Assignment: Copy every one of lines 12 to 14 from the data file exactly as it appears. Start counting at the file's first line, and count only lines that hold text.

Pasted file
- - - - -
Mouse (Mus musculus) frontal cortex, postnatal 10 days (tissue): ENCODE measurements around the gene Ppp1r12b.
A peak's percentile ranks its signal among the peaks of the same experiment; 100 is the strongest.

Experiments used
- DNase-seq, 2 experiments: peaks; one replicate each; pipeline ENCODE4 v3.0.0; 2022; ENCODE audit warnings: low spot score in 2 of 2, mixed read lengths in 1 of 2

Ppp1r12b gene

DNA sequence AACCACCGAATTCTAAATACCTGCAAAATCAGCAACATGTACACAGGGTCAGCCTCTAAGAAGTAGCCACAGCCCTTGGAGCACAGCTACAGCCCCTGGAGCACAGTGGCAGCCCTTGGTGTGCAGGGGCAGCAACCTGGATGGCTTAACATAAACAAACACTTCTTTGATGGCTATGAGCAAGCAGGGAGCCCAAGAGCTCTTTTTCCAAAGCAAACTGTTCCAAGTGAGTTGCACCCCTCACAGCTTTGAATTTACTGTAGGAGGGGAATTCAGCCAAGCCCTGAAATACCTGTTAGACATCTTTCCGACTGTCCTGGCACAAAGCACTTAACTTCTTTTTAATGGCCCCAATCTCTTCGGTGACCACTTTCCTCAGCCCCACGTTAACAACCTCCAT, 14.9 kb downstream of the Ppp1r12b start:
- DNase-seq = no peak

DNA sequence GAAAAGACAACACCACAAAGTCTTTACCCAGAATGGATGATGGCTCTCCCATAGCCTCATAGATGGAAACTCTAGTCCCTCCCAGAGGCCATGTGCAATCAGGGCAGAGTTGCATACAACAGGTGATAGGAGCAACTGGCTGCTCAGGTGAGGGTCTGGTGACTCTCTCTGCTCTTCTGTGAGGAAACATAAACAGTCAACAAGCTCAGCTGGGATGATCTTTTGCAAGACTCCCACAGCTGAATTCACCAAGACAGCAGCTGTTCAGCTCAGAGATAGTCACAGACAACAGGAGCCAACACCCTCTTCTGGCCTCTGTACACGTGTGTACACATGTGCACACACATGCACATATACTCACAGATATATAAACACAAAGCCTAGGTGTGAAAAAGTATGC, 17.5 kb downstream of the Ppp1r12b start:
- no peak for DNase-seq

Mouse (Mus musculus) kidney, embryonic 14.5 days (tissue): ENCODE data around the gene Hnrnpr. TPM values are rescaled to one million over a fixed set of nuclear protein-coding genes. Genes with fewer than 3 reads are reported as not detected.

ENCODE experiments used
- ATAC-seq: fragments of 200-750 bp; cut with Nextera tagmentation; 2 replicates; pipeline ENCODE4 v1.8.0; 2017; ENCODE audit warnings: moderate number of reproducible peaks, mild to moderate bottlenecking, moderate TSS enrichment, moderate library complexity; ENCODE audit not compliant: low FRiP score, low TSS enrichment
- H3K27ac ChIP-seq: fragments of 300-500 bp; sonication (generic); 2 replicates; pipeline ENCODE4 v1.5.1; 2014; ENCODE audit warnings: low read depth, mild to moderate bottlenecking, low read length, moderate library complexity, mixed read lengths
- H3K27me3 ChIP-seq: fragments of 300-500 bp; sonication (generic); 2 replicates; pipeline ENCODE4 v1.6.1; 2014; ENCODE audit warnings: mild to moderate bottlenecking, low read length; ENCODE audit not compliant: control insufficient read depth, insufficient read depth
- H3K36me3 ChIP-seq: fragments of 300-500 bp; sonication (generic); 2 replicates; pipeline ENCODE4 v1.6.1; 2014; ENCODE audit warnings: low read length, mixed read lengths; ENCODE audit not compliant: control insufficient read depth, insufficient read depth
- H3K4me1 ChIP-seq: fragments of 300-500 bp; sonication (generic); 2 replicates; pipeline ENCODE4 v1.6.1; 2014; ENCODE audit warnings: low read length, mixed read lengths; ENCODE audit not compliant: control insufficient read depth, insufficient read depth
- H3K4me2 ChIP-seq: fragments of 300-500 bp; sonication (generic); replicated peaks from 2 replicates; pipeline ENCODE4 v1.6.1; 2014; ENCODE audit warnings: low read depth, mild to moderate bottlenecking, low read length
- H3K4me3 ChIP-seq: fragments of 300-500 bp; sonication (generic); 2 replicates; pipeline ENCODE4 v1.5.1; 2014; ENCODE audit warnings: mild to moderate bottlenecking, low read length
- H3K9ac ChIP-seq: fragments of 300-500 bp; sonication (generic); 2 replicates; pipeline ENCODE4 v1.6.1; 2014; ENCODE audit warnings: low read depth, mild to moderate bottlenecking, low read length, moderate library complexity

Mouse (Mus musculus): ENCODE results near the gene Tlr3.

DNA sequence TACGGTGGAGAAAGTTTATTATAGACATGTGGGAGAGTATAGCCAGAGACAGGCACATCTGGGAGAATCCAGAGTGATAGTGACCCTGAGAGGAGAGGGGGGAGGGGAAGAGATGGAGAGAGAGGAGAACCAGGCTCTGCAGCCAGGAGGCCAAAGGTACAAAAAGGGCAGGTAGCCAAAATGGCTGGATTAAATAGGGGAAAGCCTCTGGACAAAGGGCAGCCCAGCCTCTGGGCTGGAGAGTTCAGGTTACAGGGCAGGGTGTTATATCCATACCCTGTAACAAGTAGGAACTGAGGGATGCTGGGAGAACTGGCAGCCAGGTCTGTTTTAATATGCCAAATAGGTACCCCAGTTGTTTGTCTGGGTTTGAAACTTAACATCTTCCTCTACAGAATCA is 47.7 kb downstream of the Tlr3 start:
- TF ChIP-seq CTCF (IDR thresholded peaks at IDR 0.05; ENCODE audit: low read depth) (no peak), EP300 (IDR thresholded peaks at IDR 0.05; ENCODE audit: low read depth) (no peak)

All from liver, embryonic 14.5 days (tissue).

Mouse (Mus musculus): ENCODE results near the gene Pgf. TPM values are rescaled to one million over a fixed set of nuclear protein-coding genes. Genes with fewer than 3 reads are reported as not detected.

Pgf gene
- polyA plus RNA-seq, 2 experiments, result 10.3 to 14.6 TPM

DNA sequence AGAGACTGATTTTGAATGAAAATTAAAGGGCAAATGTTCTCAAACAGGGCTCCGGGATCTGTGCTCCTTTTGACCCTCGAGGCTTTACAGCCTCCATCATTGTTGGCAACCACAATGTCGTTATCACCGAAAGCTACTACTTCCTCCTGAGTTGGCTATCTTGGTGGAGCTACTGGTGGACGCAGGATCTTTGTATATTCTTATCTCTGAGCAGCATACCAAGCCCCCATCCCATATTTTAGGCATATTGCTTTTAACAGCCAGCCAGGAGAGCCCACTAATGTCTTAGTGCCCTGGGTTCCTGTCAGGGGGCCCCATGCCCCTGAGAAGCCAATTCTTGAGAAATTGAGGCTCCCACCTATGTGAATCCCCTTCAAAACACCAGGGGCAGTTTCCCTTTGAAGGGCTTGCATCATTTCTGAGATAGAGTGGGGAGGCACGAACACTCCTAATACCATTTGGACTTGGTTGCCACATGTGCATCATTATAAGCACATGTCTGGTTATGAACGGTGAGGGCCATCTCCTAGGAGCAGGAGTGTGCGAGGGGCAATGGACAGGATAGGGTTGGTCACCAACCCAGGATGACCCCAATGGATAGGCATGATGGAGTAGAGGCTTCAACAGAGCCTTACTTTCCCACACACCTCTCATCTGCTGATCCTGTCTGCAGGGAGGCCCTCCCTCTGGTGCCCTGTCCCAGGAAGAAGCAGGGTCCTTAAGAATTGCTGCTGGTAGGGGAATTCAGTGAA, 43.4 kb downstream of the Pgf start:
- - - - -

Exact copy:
- ATAC-seq: fragments of 200-750 bp; cut with Nextera tagmentation; 2 replicates; pipeline ENCODE4 v1.8.0; 2017; ENCODE audit warnings: moderate number of reproducible peaks, mild to moderate bottlenecking, moderate TSS enrichment, moderate library complexity; ENCODE audit not compliant: low FRiP score, low TSS enrichment
- H3K27ac ChIP-seq: fragments of 300-500 bp; sonication (generic); 2 replicates; pipeline ENCODE4 v1.5.1; 2014; ENCODE audit warnings: low read depth, mild to moderate bottlenecking, low read length, moderate library complexity, mixed read lengths
- H3K27me3 ChIP-seq: fragments of 300-500 bp; sonication (generic); 2 replicates; pipeline ENCODE4 v1.6.1; 2014; ENCODE audit warnings: mild to moderate bottlenecking, low read length; ENCODE audit not compliant: control insufficient read depth, insufficient read depth